The Internet is considered a critical infrastructure by many, yet it was originally based on the fundamentally insecure DNS.Thus, there is strong incentive to securing DNS, and deploying DNSSEC is generally considered to be a critical part of that effort.For example, the U.S. "National Strategy to Secure Cyberspace" specifically identified the need to secure DNS. [ [http://www.whitehouse.gov/pcipb/cyberspace_strategy.pdf U.S. "National Strategy to Secure Cyberspace"] , p. 30 February 2003 ] Widescale deployment of DNSSEC could resolve many other security problems as well, such as secure key distribution for e-mail addresses.

However, the DNSSEC specification has been challenging to develop. NSEC3, one of its critical pieces, was only formally defined in an RFC in March 2008, and it is not yet widely deployed.

In addition, DNSSEC deployment in large-scale networks is also challenging.DNSSEC can be deployed at any level of a DNS hierarchy, but it must be widely available in a zone before many others will adopt it.DNS servers must be updated with software that supports DNSSEC, and DNSSEC data must be created and added to the DNS zone data.A TCP/IP-using client must have their DNS resolver (client) updated before it can use DNSSEC's capabilities.What is more, any resolver must have, or have a way to acquire, at least one public key that it can trust before it can start using DNSSEC.Ozment and Schechter observe that DNSSEC (and other technologies) has a "bootstrap problem": users typically only deploy a technology if they receive an immediate benefit, but if a minimal level of deployment is required before "any" users receive a benefit greater than their costs, it risks remaining undeployed.

To address these challenges, significant effort is ongoing to deploy DNSSEC, because the Internet is so vital to so many organizations.

Tools

DNSSEC deployment requires software on the server and client side.Some of the tools that support DNSSEC include:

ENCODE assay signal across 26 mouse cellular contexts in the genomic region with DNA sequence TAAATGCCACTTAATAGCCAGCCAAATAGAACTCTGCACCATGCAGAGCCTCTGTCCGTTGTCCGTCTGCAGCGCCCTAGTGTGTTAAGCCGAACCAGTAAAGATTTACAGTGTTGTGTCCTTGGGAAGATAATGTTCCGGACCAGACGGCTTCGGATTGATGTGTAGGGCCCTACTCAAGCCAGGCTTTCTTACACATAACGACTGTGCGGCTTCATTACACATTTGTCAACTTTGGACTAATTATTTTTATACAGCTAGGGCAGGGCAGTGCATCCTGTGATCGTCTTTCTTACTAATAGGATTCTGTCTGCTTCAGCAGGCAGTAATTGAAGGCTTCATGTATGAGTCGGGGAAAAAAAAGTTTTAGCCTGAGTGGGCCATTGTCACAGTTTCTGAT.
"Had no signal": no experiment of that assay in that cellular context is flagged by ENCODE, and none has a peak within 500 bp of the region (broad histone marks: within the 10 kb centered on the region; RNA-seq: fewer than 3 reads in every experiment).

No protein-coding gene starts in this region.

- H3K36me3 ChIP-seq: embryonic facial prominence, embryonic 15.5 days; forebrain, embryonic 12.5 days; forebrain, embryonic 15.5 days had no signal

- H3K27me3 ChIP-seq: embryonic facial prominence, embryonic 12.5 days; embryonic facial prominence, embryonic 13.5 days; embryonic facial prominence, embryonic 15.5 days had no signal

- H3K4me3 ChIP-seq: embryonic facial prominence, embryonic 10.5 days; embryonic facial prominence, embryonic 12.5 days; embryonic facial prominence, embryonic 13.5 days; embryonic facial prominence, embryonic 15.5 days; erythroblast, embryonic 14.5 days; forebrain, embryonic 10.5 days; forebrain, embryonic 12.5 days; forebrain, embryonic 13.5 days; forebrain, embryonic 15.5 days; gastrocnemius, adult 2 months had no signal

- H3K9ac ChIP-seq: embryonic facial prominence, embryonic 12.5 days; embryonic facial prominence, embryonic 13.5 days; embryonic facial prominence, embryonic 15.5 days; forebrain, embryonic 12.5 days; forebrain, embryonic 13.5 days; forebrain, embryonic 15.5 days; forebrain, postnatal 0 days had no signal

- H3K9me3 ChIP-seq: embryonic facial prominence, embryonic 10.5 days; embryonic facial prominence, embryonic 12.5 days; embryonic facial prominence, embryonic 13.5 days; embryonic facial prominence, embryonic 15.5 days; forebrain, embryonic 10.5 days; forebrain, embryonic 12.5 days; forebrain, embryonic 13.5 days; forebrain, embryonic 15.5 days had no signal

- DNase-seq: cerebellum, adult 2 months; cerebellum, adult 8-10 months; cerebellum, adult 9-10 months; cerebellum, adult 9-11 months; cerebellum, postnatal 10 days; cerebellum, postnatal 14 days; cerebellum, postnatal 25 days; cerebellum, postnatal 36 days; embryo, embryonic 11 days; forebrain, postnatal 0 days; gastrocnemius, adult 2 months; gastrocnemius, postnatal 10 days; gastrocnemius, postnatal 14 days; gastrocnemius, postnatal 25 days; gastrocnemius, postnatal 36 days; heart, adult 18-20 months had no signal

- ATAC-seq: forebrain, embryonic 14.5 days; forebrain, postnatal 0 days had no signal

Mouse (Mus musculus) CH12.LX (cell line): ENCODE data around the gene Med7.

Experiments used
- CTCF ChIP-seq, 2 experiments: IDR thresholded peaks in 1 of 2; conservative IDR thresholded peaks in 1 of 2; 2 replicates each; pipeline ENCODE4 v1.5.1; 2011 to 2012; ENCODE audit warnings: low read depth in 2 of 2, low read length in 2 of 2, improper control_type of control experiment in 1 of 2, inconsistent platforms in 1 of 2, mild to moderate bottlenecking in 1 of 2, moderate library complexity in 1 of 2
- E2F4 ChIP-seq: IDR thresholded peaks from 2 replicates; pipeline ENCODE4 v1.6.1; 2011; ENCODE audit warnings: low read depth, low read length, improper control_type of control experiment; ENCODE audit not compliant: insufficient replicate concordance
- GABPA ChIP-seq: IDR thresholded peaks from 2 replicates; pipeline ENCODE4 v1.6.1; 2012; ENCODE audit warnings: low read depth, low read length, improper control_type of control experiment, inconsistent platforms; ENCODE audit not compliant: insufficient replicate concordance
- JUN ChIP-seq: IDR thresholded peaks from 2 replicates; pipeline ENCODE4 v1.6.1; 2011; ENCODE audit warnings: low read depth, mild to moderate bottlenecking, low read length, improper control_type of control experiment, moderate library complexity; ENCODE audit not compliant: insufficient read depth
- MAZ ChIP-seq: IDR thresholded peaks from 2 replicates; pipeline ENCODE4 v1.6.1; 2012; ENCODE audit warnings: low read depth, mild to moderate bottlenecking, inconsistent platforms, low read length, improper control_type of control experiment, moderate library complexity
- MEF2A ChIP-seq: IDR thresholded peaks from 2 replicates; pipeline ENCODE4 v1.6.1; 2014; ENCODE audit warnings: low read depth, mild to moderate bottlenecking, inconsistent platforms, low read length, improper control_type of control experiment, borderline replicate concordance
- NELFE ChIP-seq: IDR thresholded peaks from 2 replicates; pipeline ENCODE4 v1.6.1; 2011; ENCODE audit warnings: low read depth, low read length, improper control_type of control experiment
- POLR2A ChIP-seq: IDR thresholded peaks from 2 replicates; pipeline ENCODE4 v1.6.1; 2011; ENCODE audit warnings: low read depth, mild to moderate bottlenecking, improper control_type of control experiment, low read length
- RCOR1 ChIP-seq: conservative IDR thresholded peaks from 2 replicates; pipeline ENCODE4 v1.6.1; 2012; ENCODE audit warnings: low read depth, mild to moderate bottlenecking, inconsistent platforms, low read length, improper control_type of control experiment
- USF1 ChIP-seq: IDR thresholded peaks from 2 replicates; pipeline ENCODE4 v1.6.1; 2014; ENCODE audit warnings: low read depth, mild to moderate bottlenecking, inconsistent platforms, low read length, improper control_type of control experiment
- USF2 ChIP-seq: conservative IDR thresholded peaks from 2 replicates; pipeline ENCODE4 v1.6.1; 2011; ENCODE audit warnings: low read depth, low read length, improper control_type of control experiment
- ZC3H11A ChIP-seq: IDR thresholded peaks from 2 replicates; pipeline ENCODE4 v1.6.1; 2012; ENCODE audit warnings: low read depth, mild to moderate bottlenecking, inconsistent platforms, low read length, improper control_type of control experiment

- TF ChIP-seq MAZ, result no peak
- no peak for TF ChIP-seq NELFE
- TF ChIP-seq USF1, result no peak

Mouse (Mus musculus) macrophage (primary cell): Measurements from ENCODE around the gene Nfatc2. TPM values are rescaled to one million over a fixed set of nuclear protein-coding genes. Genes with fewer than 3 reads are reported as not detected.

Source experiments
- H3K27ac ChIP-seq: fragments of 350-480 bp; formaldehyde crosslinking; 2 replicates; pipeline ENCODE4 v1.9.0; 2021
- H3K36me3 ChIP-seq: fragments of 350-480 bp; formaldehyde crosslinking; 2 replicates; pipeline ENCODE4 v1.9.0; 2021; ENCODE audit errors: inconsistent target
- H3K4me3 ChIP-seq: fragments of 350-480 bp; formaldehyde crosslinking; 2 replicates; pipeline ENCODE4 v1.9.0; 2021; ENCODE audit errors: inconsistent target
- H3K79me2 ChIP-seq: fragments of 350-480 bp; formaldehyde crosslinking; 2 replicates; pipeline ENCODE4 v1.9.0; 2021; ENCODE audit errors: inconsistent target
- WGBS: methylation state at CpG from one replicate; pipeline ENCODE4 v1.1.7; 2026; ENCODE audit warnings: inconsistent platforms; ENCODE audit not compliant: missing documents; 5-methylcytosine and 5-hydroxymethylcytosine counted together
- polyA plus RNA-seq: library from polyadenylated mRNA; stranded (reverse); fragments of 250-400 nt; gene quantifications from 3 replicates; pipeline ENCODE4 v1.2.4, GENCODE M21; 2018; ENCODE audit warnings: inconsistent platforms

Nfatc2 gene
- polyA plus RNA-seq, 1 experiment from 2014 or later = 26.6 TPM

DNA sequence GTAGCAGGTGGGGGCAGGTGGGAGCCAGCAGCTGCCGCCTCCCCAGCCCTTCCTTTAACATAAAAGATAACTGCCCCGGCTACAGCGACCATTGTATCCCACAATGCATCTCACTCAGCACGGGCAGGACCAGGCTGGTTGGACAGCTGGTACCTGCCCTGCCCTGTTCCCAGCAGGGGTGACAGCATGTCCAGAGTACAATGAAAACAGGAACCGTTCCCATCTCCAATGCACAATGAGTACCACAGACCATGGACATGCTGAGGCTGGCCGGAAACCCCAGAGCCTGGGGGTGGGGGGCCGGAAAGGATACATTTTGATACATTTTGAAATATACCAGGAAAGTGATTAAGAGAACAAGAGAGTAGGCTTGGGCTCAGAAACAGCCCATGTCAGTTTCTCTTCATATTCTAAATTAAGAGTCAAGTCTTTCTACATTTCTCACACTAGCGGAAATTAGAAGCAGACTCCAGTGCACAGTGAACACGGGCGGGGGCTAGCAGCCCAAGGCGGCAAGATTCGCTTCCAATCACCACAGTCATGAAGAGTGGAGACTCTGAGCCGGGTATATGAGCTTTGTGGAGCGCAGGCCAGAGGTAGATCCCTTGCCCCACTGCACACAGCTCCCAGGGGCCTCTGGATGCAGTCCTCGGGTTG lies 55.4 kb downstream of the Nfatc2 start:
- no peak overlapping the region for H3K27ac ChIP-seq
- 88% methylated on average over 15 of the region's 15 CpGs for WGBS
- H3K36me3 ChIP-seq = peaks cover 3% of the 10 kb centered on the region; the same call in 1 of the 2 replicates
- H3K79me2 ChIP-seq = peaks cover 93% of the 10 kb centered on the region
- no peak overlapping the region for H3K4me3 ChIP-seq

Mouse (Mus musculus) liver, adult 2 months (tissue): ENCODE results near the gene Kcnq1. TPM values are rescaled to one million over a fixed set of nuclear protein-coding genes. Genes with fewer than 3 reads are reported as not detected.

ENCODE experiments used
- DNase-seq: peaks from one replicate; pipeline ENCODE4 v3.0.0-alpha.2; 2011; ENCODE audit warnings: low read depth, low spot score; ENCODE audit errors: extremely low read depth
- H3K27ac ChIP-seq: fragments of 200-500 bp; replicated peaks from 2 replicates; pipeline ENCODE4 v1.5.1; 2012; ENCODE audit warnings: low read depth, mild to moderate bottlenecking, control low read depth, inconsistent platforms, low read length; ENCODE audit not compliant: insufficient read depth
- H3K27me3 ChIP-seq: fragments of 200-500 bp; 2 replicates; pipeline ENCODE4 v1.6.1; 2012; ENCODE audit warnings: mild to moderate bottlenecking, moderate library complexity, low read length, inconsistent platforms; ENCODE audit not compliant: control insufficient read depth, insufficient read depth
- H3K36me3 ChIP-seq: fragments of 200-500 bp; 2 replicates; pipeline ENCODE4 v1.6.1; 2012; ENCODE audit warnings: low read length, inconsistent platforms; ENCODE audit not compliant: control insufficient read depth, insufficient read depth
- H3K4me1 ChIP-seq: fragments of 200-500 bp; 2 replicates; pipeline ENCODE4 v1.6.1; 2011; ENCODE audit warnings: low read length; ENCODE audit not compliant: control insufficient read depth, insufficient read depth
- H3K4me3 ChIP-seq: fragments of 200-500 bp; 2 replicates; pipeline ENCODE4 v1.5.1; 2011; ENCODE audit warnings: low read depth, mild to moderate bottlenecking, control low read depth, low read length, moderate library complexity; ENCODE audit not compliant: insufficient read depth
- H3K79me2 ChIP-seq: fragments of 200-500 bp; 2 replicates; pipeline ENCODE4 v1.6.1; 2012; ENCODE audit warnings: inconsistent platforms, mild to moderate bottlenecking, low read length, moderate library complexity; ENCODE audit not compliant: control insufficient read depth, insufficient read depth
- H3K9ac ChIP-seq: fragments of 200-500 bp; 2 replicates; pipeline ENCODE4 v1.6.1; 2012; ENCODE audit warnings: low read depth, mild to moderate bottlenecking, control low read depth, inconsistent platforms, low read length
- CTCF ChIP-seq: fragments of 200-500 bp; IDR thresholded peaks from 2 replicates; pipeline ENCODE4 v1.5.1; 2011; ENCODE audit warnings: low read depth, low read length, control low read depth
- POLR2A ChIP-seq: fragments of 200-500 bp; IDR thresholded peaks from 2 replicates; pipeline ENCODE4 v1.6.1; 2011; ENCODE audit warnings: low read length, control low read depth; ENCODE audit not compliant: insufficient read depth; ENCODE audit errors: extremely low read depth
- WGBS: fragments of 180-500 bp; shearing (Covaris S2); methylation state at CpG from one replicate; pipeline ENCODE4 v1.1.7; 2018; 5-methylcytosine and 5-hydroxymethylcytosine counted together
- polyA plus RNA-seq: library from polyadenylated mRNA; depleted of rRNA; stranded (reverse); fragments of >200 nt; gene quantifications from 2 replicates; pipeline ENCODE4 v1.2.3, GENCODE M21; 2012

* BIND, the most popular DNS name server. Version 9.3 modified its DNSSEC support to support the newer "DNSSEC-bis" (DS records); this version does not support NSEC3 records.
* [http://www.nlnetlabs.nl/dnssec/drill_extension.html Drill extension for Firefox] add to Mozilla Firefox the ability to determine if a domain can be verified using DNSSEC.
* [http://www.dnssec-tools.org/ DNSSEC-Tools] is a SourceForge project aimed at providing easy to use tools for helping all types of administrators and users make use of DNSSEC. It offers tools for administrators of [http://www.dnssec-tools.org/wiki/index.php/Authoritative_Zone_Administrator Authoritative Zones] , [http://www.dnssec-tools.org/wiki/index.php/Authoritative_Server Authoritative Server] , and [http://www.dnssec-tools.org/wiki/index.php/Recursive_Server Recursive Servers] as well as a library and tools for [http://www.dnssec-tools.org/wiki/index.php/DNSSEC_Application_Development Application Developers] and existing patches for extending [http://www.dnssec-tools.org/wiki/index.php/DNSSEC_Applications common applications] .
* [http://www.hznet.de/dns/zkt/ Zone Key Tool] is a software designed to ease the maintenance of DNSSEC aware zones. It's primarily designed for environments with a small to medium number of zones and provides a full automatic zone signing key rollover as well as automatic resigning of the zone.
* [http://www.unbound.net/ Unbound] is a DNS name server that was written from the ground up to be designed around DNSSEC concepts.

Early deployments

Early adopters include Brazil (.br), Bulgaria (.bg), Czech Republic (.cz), Puerto Rico (.pr) and Sweden (.se) who use DNSSEC for their country code top-level domains,Electronic Privacy Information Center (EPIC) (May 27, 2008). [http://epic.org/privacy/dnssec/ DNSSEC] ] , the Public Interest Registry which registers domains in the .org top-level domain, RIPE NCC,who have signed all the reverse (in-addr.arpa) that are delegated to it from IANA [ [http://www.ripe.net/docs/ripe-359.html RIPE NCC DNSSEC Policy] ] and VeriSign. TDC was the first ISP to implement this feature in Sweden.

VeriSign was running a pilot project to allow .com and .net domains to register themselves to do DNSSEC NSEC3 experiments, as noted above.

A wide variety of pilot projects and experiments are and have been performed. [http://www.dnssec.net/projects dnssec.net] maintains a list of such projects. There is also a Google Map of [http://www.xelerance.com/dnssec/ World Wide DNSSEC Deployment] .

Deployment at the DNS root